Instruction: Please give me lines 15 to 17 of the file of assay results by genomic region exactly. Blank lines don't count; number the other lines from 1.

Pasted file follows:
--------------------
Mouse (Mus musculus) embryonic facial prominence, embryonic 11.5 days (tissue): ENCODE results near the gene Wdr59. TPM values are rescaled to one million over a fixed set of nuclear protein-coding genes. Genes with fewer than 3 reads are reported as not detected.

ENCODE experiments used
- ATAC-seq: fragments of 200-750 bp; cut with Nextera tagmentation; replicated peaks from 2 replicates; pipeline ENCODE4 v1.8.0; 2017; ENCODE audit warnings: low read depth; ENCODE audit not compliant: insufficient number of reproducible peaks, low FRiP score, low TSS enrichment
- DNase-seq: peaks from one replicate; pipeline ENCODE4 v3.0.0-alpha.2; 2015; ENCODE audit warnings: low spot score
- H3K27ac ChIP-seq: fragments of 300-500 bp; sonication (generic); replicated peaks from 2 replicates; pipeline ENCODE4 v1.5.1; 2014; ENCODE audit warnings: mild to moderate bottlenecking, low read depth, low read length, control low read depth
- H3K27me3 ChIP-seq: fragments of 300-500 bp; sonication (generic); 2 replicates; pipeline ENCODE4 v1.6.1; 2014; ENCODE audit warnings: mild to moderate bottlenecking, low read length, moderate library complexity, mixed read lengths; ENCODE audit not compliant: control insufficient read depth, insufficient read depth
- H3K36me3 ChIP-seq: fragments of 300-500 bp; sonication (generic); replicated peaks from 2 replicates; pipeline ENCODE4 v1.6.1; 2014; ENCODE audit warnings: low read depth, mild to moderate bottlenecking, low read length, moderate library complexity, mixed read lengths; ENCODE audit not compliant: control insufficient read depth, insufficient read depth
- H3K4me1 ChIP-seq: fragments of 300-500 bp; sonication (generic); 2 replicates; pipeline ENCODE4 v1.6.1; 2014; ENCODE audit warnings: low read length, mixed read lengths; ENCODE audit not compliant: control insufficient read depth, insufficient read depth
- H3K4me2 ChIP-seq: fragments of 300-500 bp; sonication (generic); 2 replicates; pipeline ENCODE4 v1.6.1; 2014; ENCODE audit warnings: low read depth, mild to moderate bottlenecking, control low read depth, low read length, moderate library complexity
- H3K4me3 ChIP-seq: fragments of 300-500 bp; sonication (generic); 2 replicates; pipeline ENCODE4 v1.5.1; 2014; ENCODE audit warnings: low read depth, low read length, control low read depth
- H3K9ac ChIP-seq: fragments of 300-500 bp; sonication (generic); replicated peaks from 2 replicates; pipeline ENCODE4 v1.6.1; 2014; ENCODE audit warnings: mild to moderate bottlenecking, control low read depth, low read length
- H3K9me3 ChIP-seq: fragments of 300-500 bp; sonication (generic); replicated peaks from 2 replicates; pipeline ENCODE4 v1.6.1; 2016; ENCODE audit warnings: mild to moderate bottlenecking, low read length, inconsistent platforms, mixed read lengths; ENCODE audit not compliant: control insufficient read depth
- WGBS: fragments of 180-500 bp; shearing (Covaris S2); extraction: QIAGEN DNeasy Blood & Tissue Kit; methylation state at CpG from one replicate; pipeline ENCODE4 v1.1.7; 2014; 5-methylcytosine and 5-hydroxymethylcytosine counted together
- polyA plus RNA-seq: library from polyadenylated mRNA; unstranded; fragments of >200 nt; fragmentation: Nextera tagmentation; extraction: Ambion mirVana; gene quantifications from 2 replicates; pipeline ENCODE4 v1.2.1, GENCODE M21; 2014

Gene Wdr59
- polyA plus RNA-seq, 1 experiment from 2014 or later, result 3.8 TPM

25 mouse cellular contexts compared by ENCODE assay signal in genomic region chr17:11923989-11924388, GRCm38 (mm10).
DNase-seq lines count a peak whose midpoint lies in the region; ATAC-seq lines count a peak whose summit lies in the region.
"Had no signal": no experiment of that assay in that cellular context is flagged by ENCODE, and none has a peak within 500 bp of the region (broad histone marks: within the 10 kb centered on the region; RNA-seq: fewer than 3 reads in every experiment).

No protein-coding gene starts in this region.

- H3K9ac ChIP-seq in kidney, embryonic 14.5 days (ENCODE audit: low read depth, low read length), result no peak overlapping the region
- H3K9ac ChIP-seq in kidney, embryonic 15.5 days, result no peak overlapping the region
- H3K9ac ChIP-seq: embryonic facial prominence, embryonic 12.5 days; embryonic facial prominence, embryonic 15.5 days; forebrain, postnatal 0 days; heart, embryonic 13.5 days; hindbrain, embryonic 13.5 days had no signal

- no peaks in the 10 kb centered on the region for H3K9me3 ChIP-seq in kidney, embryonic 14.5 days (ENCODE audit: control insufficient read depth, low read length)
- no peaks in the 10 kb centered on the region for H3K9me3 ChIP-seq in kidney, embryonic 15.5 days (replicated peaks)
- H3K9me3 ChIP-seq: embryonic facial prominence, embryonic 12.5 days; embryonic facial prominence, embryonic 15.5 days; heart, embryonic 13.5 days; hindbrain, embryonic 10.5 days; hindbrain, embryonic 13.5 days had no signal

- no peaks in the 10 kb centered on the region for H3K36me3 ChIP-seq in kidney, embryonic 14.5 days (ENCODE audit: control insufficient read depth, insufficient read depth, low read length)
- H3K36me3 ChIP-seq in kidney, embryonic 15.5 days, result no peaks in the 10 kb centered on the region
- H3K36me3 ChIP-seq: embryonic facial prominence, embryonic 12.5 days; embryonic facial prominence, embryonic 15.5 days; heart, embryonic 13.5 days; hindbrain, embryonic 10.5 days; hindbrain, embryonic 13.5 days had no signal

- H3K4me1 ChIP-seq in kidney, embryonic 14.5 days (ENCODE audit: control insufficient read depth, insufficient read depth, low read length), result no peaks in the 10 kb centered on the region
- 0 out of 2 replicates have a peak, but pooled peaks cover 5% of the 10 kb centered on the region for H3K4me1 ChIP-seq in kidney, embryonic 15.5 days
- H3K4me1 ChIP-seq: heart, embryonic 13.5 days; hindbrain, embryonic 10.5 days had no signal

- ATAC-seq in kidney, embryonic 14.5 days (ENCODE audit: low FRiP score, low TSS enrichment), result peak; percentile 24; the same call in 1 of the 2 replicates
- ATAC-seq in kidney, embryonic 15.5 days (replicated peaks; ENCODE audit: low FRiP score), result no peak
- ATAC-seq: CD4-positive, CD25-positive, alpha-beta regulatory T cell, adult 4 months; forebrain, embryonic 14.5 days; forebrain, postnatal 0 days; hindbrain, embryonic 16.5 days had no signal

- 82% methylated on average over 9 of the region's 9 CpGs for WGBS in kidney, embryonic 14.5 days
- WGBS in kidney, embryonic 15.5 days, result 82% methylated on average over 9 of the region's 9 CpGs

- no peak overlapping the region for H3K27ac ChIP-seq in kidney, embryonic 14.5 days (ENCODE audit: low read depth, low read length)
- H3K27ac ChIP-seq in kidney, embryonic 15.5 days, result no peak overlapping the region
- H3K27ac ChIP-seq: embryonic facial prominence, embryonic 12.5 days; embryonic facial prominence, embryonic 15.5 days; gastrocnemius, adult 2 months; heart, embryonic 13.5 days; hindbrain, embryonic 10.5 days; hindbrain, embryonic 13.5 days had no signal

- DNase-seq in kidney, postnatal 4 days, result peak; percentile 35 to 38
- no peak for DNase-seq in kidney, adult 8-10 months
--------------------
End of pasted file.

Gene Wdr59
- polyA plus RNA-seq, 1 experiment from 2014 or later, result 3.8 TPM

25 mouse cellular contexts compared by ENCODE assay signal in genomic region chr17:11923989-11924388, GRCm38 (mm10).